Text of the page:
ASSIGNMENT # 1: NATURALISTIC OBSERVATION – Practice being a psychologist 1. Select a child or two to observe. 2. Observe his or her behavior for half an hour. TAKE NOTES! It has been my experience that you learn more from this exercise if you have a particular topic in mind before you begin. Some possibilities that come to mind * How do children resolve conflict? * What methods do children use to attract adult attention? * What rules (if any) do young children play by, and how are these enforced? * How do the social interactions of popular children differ from unpopular ones?
Please do NOT feel you have to choose one of the topics above, pick any area that is of interest to you. Some people have a hard time picking a topic and prefer to go observe first and select a topic that strikes them as interesting. For example, you may see one child throw a ferocious temper tantrum and decide to focus on how the other children react. As I said, I would pick a topic first, but you don’t have to be like me and it doesn’t win you any extra points if you are! DO NOT PUT THE CHILD’S NAME IN YOUR NOTES ANYWHERE! One of the most important ethical values a psychologist must have is trustworthiness.
Don’t waste your time!
Order your assignment!
CONFIDENTIALITY is crucial to being a good psychologist and it is never too early to learn. Whatever you observe, whatever you learn about a person, no matter what their age, should be kept in strict confidence and only shared with people who have a need to know. Make up a name for the child, use “Child A” or simply a blank. 3. Write up a two to three page description of your observation. Include: 1. 1 Age(s) or child or children 2. 2 gender 3. 3 Topic — if you have one 4. 4 Location where behavior was observed 5. 5 Description of behavior you observed 6. Your conclusion — It is perfectly okay to say “This study was a complete failure and I did not learn anything about my topic, but I DID learn —-” Research turns out that way more often than people think. You may include any other information you feel is relevant, such as child’s ethnicity, size, dress, etc. A brief example I observed Melissa and Joy (not their real names) who are two four-year-old girls. The topic I was interested in was sharing, particularly how much sharing is done spontaneously compared to how often children must be reminded to share by adults.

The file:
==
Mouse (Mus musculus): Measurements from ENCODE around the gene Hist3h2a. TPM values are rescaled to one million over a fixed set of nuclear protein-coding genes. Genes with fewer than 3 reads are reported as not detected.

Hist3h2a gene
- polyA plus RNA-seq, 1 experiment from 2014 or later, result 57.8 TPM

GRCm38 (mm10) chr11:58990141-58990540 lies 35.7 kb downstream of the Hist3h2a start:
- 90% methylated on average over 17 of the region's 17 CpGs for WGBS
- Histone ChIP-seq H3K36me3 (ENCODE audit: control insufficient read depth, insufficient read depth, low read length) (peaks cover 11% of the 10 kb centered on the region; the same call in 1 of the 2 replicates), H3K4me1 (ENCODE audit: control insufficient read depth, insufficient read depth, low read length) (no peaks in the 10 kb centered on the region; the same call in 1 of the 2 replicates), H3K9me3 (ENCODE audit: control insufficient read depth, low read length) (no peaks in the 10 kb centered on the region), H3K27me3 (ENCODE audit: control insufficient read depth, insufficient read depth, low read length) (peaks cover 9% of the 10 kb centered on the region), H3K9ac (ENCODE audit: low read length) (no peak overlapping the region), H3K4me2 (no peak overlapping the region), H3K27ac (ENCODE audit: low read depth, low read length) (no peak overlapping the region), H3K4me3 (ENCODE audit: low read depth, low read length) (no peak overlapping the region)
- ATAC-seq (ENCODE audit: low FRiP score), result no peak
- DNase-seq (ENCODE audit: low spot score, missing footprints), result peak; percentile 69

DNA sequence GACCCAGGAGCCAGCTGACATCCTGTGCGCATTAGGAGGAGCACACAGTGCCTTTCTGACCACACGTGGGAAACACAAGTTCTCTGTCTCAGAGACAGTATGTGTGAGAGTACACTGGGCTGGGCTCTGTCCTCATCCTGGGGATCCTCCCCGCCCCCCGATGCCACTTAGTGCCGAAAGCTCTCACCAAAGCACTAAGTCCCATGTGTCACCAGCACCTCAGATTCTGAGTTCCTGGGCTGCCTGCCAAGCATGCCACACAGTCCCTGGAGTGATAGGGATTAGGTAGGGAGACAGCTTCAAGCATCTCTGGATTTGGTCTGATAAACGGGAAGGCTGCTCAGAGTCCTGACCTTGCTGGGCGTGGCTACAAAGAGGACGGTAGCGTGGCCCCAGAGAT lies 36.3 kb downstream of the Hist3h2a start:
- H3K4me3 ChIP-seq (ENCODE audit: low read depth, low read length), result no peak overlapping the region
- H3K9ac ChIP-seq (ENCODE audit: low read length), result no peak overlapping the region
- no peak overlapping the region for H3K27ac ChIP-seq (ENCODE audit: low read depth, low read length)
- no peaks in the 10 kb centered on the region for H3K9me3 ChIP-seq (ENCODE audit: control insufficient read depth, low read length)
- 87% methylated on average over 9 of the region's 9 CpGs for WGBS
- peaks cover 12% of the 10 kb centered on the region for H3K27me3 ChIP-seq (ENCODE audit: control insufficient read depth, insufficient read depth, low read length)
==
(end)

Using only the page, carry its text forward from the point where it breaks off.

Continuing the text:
I observed the girls from 10 to 10:30 a. m. on Monday, January 26th. They were both playing in the “Building Area” of the child care center they attend. The building area has large wooden blocks, cardboard bricks and duplos, each in separate containers. When my observations began, Melissa was playing with the wooden blocks and had her back to Joy, who was looking at the duplos, but had not taken any out yet. She turned around and said, “I want to play with THOSE blocks” in a loud voice. Melissa answered, “No, you doo-doo head,” and hit Joy on the head with a wooden block.
At this point, the teacher gently put her hand on Melissa’s back and guided her to the time out chair saying, “We don’t hit people, Melissa. Now you just sit here for a moment. ” —- There would be a bunch more in here on your observations — In conclusion, in reviewing my results I found that young children DO sometimes engage in sharing without being prompted, as when Joy handed Melissa the duplos for the house she was building. Most of the time, though, the two children I observed in that age group either each played with their